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Attila Tassi had foot ‘flat to the floor’ to try and prevent qualifying crash

Attila Tassi’s start to the 2020 World Touring Car Cup season has been an impressive one, but a crash in qualifying has given him plenty of work to do in the three Slovakiaring races scheduled to go ahead tomorrow.

Two podium finishes from the previous two events sees the 21-year-old sitting in eighth place in the overall drivers’ standings, but Tassi will have to pull off a charge through the midfield on Sunday if he is to achieve a similar set of results.

Tassi was in the mix to improve his grid position for the second and third races until he came unstuck during the second phase of qualifying.

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Throughout the weekend, turn two has caused drivers plenty of problems. Gabriele Tarquini was the corner’s first victim after his wild ride through the gravel trap in free practice one left his Hyundai with internal damage. Shortly after, Gabor Kismarty-Lechner also went off at the same bend, albeit with a very different outcome.

Instead of keeping the car straight and relatively steady, Kismarty-Lechner lost the rear of his CUPRA on entry to the turn, and consequently spun back into the barriers on the inside line.

Tassi’s accident was largely a replica of his fellow Hungarian’s, with both drivers getting away with only minor frontal damage to their respective cars.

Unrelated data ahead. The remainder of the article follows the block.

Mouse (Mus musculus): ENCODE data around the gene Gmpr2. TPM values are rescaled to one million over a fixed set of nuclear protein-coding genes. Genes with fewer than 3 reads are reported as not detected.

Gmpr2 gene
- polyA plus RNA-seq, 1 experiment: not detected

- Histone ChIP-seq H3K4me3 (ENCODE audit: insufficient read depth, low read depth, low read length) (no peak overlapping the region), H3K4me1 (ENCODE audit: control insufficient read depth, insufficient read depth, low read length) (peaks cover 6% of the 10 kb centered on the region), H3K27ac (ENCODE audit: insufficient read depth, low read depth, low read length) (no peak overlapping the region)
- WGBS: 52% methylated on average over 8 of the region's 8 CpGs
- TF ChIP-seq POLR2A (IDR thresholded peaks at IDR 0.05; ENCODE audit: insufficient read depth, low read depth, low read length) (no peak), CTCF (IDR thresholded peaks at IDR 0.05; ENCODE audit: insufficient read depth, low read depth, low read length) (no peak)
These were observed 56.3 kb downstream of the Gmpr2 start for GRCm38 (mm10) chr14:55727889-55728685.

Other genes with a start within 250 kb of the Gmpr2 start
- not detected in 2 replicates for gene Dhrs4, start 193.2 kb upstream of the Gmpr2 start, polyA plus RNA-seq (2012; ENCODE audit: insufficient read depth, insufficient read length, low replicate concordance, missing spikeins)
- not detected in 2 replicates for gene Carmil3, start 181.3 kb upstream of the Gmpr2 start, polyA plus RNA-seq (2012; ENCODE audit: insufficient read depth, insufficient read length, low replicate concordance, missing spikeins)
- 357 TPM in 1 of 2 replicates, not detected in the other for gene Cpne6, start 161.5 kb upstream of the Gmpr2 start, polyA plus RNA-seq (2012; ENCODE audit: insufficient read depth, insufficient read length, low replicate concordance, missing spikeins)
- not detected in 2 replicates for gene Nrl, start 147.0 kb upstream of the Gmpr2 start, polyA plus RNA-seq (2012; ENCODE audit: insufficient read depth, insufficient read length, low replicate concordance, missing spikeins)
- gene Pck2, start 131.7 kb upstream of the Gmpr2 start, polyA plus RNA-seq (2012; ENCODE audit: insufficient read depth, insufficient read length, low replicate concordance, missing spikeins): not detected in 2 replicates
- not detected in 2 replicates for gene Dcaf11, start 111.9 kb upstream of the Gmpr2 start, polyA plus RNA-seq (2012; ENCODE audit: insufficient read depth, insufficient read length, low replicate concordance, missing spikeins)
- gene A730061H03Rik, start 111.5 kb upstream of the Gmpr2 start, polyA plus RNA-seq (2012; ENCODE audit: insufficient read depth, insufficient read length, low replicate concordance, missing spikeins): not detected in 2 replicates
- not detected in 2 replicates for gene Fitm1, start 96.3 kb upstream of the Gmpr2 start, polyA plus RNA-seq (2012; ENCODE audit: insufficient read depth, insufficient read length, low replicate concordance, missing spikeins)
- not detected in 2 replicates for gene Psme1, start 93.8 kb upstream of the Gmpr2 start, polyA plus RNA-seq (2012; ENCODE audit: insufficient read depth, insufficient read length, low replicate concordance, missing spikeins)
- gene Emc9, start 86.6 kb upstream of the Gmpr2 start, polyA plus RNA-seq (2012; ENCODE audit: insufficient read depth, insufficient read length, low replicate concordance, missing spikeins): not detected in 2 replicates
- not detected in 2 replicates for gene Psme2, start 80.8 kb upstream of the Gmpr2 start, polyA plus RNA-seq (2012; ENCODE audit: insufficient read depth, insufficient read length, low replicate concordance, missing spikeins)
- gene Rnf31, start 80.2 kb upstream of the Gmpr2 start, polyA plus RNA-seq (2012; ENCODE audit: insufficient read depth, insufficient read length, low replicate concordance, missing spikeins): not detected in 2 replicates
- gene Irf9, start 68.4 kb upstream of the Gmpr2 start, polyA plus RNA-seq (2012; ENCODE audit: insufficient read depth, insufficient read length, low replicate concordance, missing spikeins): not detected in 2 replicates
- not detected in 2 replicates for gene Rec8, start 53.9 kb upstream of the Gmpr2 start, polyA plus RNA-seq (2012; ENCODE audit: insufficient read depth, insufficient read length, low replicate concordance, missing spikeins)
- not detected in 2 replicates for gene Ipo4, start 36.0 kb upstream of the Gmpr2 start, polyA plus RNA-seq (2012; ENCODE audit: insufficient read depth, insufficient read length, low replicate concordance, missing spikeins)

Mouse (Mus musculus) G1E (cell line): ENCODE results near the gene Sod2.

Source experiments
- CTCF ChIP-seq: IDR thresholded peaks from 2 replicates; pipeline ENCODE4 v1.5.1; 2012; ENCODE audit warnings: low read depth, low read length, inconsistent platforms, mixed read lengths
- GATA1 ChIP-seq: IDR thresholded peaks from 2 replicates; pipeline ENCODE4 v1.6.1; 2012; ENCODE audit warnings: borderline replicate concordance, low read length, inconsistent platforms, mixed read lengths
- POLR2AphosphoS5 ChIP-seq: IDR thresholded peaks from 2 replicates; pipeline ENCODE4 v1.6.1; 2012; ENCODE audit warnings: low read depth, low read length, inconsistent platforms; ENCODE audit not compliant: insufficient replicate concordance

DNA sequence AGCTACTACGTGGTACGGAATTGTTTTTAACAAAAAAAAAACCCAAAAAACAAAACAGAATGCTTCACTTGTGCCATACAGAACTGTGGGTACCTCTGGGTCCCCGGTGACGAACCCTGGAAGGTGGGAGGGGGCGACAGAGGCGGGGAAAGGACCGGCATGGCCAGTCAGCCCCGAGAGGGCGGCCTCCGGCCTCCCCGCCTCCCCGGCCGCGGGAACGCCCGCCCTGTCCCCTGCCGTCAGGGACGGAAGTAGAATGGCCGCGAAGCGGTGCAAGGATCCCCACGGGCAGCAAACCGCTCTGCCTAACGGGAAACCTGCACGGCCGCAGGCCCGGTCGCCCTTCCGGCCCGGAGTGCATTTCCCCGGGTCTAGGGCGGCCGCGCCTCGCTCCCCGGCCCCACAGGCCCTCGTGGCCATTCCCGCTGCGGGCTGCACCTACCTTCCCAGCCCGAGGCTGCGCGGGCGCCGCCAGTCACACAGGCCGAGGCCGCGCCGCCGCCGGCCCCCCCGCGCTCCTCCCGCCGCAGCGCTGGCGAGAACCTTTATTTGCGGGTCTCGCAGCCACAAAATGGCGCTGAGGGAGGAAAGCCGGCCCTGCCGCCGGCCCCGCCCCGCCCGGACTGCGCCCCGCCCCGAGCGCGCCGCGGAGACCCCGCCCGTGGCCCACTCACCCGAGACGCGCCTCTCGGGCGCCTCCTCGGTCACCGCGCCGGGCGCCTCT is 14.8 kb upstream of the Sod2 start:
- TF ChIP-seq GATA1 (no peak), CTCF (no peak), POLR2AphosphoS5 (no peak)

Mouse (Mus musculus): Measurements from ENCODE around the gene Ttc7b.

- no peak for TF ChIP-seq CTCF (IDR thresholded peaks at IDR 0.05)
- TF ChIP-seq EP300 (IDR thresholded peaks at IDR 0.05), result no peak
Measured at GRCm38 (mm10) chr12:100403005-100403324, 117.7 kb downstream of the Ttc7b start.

Of course, it was a disappointing conclusion to qualifying for the youngster, who had been hoping for a better result in order to combat his car’s shortcomings this weekend.

As a result of causing a red flag for his crash, Tassi lost his best time until that point in qualifying, dropping him to 16th in the Q1 classification and putting him on the eighth row of the grid for race one on Sunday.

“After compensation weight we knew we needed a very strong weekend here, and that it would be very hard to finish in the good points,” said Tassi.

“In Q2 we ran according to championship standings, so as Esteban is two points in front of me I was the one who had to pull [him along for a tow].

“Out of turn one I was going one tenth faster already according to my dash, but I don’t know how much we can rely on that. I was trying to take turn two flat but I made a small mistake; I touched the grass on the inside just a little bit and it was enough to start oversteer.

“I was going flat [on the accelerator] until the end so I was not lifting, because otherwise if I lift I get 90 degree oversteer earlier and I go into the gravel, but I held the car so I was saving what I could. Until I thought it was impossible to bring back, I had my foot flat [to the floor] still.

“It was a long ten seconds but when I knew it was over I went on full brakes to lock the wheels just to slide. I touched the wall a little bit and spun a few times but we’ve checked the car and the chassis seems ok, there’s no big damage.

“Maybe it looked spectacular but I’m OK. This stuff happens in motorsport and it is unfortunate that it happened to me now, but I was trying to put the maximum on the table.

“That turned out to be a little mistake which has cost me now, but these things happen.”

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